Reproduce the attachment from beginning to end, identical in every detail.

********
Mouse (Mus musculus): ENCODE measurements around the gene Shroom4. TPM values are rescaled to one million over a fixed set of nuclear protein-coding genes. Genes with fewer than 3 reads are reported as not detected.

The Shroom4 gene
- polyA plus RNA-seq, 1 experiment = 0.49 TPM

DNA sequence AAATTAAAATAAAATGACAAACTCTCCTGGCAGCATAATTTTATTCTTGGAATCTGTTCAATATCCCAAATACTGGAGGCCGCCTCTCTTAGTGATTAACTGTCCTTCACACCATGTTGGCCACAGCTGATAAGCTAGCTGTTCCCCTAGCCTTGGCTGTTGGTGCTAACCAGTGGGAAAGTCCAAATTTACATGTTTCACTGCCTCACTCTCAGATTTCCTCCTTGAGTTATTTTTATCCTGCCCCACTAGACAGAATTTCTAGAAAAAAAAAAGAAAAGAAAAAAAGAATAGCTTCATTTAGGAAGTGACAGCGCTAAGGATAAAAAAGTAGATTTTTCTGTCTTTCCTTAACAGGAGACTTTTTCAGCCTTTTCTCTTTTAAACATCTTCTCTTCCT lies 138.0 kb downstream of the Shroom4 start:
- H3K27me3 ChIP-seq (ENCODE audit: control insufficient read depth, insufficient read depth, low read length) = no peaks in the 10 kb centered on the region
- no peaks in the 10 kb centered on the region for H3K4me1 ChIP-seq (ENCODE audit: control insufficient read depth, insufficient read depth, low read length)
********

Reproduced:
Mouse (Mus musculus): ENCODE measurements around the gene Shroom4. TPM values are rescaled to one million over a fixed set of nuclear protein-coding genes. Genes with fewer than 3 reads are reported as not detected.

The Shroom4 gene
- polyA plus RNA-seq, 1 experiment = 0.49 TPM

DNA sequence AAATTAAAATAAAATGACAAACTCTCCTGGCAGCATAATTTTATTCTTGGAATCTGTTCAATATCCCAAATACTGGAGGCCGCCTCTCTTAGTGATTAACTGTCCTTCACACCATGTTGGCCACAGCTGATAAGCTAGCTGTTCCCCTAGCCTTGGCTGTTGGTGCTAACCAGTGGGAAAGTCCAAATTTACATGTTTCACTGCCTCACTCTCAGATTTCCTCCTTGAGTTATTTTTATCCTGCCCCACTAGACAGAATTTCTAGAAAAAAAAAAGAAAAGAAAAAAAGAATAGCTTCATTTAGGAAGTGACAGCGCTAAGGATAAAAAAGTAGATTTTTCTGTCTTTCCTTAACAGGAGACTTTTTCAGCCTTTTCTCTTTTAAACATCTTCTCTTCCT lies 138.0 kb downstream of the Shroom4 start:
- H3K27me3 ChIP-seq (ENCODE audit: control insufficient read depth, insufficient read depth, low read length) = no peaks in the 10 kb centered on the region
- no peaks in the 10 kb centered on the region for H3K4me1 ChIP-seq (ENCODE audit: control insufficient read depth, insufficient read depth, low read length)